Missouri Gov. Eric Greitens did the right thing Tuesday when he stayed the execution of Marcellus Williams and appointed a board of inquiry to review Williams’ request for clemency.
It was a remarkable and merciful decision. The governor acted wisely, and we applaud him for it.
Williams, 48, was set to die later Tuesday. He was convicted of killing Lisha Gayle, a former reporter for the St. Louis Post-Dispatch, in 1998. She died during a robbery at her home.
Williams has long maintained his innocence. There was no physical evidence connecting him with the crime. And his conviction depended in part on the testimony of two felons: a former girlfriend and a cellmate.
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His attorneys say new testing has revealed DNA on the murder weapon that is not connected to their client.
That raised new questions about the real possibility that Williams is not guilty of the crime for which he was scheduled to die.
“It certainly would give most reasonable people pause to say, ‘Should you be executing somebody when you’ve got reasonable evidence suggesting another man did it?’ ” attorney Kent Gipson said Tuesday.
Other groups, including the Midwest Innocence Project, weighed in on Williams’ behalf.
The Missouri Supreme Court denied a petition to stop the execution. That left the governor’s office as one of the last places Williams could seek a stay.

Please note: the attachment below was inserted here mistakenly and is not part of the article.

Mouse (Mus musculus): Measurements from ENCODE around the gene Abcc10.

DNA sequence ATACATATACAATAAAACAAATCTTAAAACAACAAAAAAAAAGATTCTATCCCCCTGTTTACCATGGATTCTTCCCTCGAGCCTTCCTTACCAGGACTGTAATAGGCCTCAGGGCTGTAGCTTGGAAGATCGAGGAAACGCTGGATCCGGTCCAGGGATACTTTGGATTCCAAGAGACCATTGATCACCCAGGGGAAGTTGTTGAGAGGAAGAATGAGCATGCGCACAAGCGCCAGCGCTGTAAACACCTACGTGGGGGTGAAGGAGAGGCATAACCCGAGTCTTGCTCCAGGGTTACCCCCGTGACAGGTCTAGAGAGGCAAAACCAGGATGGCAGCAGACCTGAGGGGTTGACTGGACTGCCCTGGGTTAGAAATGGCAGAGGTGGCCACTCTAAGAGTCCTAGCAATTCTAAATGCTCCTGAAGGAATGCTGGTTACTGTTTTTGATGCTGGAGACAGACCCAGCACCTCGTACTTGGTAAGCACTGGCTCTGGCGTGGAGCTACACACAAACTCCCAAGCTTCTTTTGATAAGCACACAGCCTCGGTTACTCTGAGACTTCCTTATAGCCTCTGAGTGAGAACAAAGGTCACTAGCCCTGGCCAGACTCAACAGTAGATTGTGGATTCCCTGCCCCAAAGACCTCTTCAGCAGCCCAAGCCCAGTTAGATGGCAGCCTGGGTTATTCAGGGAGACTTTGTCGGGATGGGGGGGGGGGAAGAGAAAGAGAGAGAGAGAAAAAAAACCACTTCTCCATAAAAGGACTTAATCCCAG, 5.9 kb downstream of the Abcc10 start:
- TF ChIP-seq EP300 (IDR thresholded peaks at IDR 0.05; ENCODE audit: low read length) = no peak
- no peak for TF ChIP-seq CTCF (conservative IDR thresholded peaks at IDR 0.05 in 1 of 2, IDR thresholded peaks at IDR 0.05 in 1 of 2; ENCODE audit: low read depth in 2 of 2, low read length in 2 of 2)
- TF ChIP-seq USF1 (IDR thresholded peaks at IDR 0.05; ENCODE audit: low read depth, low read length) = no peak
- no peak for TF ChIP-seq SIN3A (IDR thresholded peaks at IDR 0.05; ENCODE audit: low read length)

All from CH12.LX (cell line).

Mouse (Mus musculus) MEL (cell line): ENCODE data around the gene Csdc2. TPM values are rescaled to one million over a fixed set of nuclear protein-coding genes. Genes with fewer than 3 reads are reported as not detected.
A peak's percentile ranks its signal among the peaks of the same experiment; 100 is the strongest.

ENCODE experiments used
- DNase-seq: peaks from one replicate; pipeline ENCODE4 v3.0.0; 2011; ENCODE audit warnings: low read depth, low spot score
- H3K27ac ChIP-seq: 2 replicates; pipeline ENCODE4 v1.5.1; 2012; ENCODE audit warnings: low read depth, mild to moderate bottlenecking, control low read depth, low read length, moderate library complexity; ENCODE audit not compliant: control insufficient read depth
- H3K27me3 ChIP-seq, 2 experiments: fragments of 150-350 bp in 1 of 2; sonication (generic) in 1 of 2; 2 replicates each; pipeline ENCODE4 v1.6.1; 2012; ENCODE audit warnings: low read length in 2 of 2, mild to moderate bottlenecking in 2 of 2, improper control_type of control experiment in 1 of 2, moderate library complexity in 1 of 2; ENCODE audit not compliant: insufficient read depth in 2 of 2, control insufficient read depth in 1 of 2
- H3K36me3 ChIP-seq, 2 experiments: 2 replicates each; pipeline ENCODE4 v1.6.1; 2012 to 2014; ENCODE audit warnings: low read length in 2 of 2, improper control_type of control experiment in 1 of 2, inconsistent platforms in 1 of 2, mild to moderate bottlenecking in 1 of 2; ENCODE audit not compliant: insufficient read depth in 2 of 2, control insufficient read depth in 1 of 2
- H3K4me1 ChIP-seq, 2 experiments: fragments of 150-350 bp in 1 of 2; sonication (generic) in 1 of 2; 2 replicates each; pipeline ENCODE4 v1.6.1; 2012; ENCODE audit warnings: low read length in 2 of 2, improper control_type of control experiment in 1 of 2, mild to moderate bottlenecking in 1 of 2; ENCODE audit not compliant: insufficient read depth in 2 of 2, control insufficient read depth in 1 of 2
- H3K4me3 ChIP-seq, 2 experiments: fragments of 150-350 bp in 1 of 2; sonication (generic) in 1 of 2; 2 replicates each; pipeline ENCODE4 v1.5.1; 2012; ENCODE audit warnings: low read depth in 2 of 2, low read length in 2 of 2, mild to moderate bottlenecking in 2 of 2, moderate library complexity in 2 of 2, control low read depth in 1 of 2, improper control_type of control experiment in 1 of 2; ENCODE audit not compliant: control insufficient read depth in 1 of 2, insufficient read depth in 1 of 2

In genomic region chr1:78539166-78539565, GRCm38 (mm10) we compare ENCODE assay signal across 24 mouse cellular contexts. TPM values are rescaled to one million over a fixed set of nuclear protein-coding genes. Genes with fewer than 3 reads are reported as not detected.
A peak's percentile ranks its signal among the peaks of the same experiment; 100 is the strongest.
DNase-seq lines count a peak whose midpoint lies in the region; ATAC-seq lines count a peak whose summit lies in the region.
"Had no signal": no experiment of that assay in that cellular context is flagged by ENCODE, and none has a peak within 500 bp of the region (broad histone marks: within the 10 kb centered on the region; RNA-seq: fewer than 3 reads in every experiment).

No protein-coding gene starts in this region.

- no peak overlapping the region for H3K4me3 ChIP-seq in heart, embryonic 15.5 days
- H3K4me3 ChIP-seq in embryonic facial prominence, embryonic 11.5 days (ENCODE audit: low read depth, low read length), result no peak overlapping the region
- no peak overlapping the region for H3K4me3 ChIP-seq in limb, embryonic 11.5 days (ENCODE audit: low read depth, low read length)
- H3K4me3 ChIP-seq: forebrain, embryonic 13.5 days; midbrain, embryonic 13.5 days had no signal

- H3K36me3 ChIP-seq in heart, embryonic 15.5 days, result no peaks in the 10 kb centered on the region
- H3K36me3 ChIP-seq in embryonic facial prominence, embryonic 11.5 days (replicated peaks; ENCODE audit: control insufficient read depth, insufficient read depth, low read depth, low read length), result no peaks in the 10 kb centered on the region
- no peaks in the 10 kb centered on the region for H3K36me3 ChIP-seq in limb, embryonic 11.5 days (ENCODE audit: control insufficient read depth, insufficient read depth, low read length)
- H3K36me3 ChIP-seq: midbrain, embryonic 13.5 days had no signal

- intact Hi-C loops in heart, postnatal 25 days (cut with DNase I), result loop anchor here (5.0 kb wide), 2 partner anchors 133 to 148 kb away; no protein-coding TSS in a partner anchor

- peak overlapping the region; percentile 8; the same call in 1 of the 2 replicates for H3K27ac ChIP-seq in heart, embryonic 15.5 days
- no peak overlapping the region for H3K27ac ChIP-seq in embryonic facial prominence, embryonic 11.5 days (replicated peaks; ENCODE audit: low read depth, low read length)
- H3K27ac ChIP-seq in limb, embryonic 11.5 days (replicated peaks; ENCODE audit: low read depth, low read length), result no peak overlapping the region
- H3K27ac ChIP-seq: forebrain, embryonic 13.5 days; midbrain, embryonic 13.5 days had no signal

“To carry out the death penalty, the people of Missouri must have confidence in the judgment of guilt,” he said in a statement. “In light of new information, I am appointing a board of inquiry in this case.”
The five-member board will include retired judges, Greitens’ office said, and it will have subpoena power.
When its work is done, the board will make a recommendation to the governor, who will decide if the death sentence should be commuted or carried out.
Reasonable Missourians can disagree about the morality and practicality of capital punishment. Evidence suggests the death penalty is not the deterrent some think — Missouri’s murder rate is higher than Iowa’s, which has no death penalty.
At the same time, many Missourians believe the ultimate punishment provides justice for victims, and for society.
But surely no one believes a man or woman should be put to death in Missouri if there are lingering, unanswered questions about the guilt or innocence of the condemned. This is just such a case.
Greitens recognized that fact and showed great courage in making his announcement. All Missourians should laud his decision.